160 F.3d 925 (2nd Cir. 1998), 97-9474, E.R. Squibb & Sons, Inc. v. Accident & Cas. Ins. Co.

Docket Nº:97-9474(CON); 97-9476(CON); 97-9484(XAP).
Citation:160 F.3d 925
Party Name:E.R. SQUIBB & SONS, INC., Plaintiff-Appellee, v. ACCIDENT & CASUALTY INSURANCE CO.; American Home Assurance Co.; Allan Peter Dennis Haycock; Accident & Casualty Insurance Co. of Winterthur; Alba General Insurance Co., Ltd.; Anglo-French Insurance Co., Ltd.; Anglo Saxon Insurance Co., Ltd.; Argonaut-Northwest Insurance Co.; Aviation & General Insura
Case Date:November 25, 1998
Court:United States Courts of Appeals, Court of Appeals for the Second Circuit
 
FREE EXCERPT

Page 925

160 F.3d 925 (2nd Cir. 1998)

E.R. SQUIBB & SONS, INC., Plaintiff-Appellee,

v.

ACCIDENT & CASUALTY INSURANCE CO.; American Home Assurance

Co.; Allan Peter Dennis Haycock; Accident & Casualty

Insurance Co. of Winterthur; Alba General Insurance Co.,

Ltd.; Anglo-French Insurance Co., Ltd.; Anglo Saxon

Insurance Co., Ltd.; Argonaut-Northwest Insurance Co.;

Aviation & General Insurance Co.; Bishopsgate Insurance

Co., Ltd.; British Aviation Insurance Co., Ltd.; City

General Insurance Co.; Commercial Union Insurance Co.;

Cornhill Insurance Co., Ltd.; Delta Lloyd Non-Life

Insurance Co., Ltd.; Dominion Insurance Co., Ltd.; Drake

Insurance Co., Ltd.; Eagle Star Insurance Co., Ltd.;

Excess Insurance Co., Ltd.; Fidelidade Insurance Co. of

Lisbon; Helvetia Accident Swiss Insurance Co.; Hull

Underwriters Association Ltd.; Lombard Insurance Co., Ltd.;

London & Edinburgh Insurance Co., Ltd.; London & Edinburgh

General Insurance Co., Ltd.; Minister Insurance Co., Ltd.;

Motor Union Insurance Co., Ltd.; National Casualty Co.;

National Casualty Co. of America Ltd.; New India Assurance

Co., Ltd.; New London Reinsurance Co., Ltd.; Northbrook

Excess & Surplus Insurance Co.; River Thames Insurance Co.,

Ltd.; Royal Scot Insurance; St. Katherine Insurance Co.,

Ltd.; Scottish Lion Insurance Co., Ltd.; Southern

Insurance Co., Ltd.; Sphere Insurance Co., Ltd.;

Stronghold Insurance Co., Ltd.; Swiss National Insurance

Co.; Swiss Union General Insurance Co., Ltd.; The

Threadneedle Insurance Co., Ltd.; Trent Insurance Co.,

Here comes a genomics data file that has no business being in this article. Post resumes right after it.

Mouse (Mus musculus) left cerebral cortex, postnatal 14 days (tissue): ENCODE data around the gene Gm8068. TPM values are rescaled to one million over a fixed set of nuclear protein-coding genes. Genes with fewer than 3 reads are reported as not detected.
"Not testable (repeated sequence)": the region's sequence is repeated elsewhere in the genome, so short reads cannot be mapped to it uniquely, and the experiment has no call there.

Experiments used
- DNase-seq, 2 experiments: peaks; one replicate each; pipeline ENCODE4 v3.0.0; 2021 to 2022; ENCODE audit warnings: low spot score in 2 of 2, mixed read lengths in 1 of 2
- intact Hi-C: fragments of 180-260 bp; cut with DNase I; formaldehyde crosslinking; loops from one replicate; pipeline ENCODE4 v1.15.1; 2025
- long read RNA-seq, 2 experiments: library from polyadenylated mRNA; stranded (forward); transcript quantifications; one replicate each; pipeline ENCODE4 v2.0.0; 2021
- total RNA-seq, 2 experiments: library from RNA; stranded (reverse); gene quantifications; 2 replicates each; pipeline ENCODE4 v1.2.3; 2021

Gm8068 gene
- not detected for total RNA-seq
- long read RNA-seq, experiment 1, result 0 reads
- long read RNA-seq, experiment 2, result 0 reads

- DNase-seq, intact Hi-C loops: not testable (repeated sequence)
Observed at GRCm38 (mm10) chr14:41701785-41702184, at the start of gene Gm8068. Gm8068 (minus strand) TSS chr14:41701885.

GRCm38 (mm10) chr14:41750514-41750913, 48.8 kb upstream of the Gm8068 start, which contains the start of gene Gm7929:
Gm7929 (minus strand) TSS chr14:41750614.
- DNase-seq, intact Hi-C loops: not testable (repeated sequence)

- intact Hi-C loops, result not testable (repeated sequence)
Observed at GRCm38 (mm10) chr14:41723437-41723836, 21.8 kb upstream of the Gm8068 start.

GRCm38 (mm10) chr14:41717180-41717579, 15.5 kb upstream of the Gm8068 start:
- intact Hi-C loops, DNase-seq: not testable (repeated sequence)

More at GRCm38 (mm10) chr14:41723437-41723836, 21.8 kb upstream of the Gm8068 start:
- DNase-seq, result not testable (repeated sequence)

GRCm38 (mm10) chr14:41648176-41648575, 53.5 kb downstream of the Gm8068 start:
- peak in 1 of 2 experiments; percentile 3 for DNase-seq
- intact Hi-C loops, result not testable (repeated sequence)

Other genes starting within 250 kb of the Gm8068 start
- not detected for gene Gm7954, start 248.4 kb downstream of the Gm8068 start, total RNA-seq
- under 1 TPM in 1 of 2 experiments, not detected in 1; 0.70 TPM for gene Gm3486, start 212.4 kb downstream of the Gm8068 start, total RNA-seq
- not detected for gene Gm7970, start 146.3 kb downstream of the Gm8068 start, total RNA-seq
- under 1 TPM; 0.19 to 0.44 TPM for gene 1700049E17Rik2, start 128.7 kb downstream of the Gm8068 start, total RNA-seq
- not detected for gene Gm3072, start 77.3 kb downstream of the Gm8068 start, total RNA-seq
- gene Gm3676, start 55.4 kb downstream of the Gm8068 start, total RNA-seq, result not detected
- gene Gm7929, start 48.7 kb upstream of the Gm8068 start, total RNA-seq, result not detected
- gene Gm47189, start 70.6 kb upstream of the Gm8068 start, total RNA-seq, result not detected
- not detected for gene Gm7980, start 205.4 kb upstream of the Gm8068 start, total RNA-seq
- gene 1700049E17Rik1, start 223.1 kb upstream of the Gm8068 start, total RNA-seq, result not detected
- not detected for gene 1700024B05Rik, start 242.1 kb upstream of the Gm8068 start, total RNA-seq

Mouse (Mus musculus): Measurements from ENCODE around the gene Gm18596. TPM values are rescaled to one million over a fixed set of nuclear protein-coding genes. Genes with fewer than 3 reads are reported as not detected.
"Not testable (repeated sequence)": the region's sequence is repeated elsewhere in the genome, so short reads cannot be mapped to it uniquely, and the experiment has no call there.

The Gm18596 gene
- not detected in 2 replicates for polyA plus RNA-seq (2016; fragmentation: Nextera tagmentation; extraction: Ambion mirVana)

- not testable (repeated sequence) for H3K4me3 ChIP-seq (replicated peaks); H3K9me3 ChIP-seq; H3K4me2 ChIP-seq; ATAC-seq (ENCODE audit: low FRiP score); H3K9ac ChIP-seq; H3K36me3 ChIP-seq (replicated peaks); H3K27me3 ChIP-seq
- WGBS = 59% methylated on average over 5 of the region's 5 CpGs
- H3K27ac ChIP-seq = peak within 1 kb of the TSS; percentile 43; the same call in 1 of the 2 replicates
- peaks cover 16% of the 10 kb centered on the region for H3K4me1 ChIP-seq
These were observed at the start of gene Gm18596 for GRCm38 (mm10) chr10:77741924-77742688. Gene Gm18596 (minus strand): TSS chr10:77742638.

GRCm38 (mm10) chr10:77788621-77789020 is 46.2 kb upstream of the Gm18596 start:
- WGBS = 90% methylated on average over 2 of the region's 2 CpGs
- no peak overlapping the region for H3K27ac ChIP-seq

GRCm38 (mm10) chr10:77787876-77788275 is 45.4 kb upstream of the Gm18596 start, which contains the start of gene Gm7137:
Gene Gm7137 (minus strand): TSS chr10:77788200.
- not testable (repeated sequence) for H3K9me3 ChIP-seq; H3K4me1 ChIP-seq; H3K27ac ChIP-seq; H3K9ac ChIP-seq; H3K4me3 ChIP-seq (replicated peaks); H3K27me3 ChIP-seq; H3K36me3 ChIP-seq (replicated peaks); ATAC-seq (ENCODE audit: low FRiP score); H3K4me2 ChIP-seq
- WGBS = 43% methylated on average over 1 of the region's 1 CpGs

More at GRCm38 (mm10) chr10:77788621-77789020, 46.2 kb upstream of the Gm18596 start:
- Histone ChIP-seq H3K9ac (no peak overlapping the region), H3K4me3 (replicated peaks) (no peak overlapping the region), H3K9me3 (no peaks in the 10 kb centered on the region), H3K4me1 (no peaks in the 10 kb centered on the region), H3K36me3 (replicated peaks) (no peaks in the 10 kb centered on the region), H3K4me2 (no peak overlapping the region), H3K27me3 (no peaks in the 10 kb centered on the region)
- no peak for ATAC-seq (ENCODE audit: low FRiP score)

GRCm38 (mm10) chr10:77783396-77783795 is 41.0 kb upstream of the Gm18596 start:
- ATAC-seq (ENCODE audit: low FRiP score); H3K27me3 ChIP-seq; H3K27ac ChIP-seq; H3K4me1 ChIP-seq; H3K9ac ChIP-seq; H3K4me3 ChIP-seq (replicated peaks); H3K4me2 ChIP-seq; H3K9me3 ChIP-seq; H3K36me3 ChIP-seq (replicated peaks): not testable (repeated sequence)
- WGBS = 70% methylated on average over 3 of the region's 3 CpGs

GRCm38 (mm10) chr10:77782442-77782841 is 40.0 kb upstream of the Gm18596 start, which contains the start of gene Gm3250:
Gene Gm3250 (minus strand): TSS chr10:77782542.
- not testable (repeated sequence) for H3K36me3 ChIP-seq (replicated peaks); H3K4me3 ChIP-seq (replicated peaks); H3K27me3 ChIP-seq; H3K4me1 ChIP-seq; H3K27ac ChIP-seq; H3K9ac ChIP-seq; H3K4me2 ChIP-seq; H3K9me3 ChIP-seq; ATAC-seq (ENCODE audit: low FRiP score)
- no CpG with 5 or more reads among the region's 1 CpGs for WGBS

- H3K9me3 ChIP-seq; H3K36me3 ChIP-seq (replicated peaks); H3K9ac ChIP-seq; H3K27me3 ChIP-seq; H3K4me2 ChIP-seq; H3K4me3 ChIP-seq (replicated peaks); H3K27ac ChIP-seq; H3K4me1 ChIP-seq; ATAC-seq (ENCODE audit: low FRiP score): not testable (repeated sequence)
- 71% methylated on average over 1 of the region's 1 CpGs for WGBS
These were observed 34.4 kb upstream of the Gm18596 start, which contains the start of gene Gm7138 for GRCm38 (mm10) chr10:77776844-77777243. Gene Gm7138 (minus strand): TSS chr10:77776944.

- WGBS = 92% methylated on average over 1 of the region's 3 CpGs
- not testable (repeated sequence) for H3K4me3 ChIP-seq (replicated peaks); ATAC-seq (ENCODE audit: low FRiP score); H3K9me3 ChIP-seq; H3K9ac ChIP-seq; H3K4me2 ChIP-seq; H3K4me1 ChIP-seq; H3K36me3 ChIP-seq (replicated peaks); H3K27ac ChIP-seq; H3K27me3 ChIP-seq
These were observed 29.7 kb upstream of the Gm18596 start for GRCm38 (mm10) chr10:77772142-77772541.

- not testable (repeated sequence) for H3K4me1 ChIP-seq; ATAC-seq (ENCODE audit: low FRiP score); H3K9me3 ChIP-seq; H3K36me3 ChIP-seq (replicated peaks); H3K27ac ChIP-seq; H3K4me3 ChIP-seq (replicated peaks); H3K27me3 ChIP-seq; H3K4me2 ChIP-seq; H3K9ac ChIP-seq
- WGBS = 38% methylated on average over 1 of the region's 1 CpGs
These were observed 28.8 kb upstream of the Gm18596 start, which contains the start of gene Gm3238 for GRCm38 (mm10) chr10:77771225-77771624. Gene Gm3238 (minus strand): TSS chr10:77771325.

Ltd.; Turegum Insurance Co.; Unionamerica Insurance Co.,

Ltd.; Vanguard Insurance Co., Ltd.; "Winterthur" Swiss

Insurance Co.; World Auxiliary Insurance Corp, Ltd.; World

Marine Insurance Co.; Yasuda Fire & Marine Insurance Co.,

Ltd.; Certain Underwriters at Lloyd's of London;

Continental Casualty Co., Defendants-Appellants,

Insurance Company of the State of Pennsylvania, Appellant,

American Motorists Insurance Co.; Lloyd's & Companies;

Aetna Casualty & Surety Co.; Andrew Weir Insurance Co.,

Ltd.; Bermuda Fire & Marine Insurance Co.; British

National Insurance Co.; California Union Insurance Co.;

Centennial Insurance Co.; Columbia Casualty; Employers

Insurance of Wausau; English & American Insurance Co.,

Ltd.; Fireman's Fund Insurance Co.; Great American

Insurance Co.; Highlands Insurance Co.; Home Insurance

Co.; Insurance Company of North America; Liberty Mutual

Insurance Co.; London & Overseas Insurance Co., Ltd.;

Lumbermans Mutual Casualty Co.; Midland Insurance Co.;

Mission Insurance Co.; Mutual Reinsurance Co., Ltd.;

National American Insurance Co. of New York; Orion

Insurance Co., Ltd.; St. Paul Fire & Marine Insurance Co.;

Southern American Insurance Co.; Sovereign Marine & General

Insurance Co., Ltd.; Transit Casualty Co.; United Standard

Insurance Co., Ltd.; Walbrook Insurance Co., Ltd.; The

Hanover Insurance Co.; Utica Mutual Insurance Co., Defendants.

Nos. 97-9468(L); 97-9470(CON); 97-9472(CON);

97-9474(CON); 97-9476(CON); 97-9484(XAP).

United States Court of Appeals, Second Circuit

November 25, 1998

Argued Aug. 10, 1998.

Page 926

[Copyrighted Material Omitted]

Page 927

George Marshall Moriarty (John T. Montgomery, James W. Matthews, Rachel E. Hershfang, of counsel), Ropes & Gray, Boston, MA, for Defendants-Appellants.

Louis Solomon, Solomon, Zauderer, Ellenhorn, Frischer & Sharp, New York City (Hal S. Shaftel, Caroline S. Press, and Laleh Ispahani, Solomon, Zauderer, Ellenhorn, Frischer & Sharp; Robert S. Rifkind and David J. Stone, Cravath, Swain & Moore, New York City, of counsel), for Plaintiff-Appellee.

Charles A. Booth, Ford Marrin Esposito Witmeyer & Gleser, New York City, for Defendant-Appellant Continental Casualty Co.

Before: JACOBS, CALABRESI, and STRAUB, Circuit Judges.

Judge JACOBS concurs in the opinion of the Court, and also files a separate opinion.

CALABRESI, Circuit Judge:

Appellants, a group of more than fifty insurers, appeal from a declaratory judgment of the United States District Court for the Southern District of New York (John S. Martin,

Page 928

Jr., Judge ) following a jury trial on the insurance policies provided by Appellants to Appellee E.R. Squibb & Sons, Inc. ("Squibb"). Although this case has been litigated in federal court for sixteen years, the existence of diversity jurisdiction pursuant to 28 U.S.C. § 1332 (1994) has not been established. This is due to the presence in the suit of "Certain Underwriters at Lloyd's of London" ("Lloyd's"). 1 Accordingly, we vacate the judgment and remand to the district court for further proceedings on the jurisdictional issue.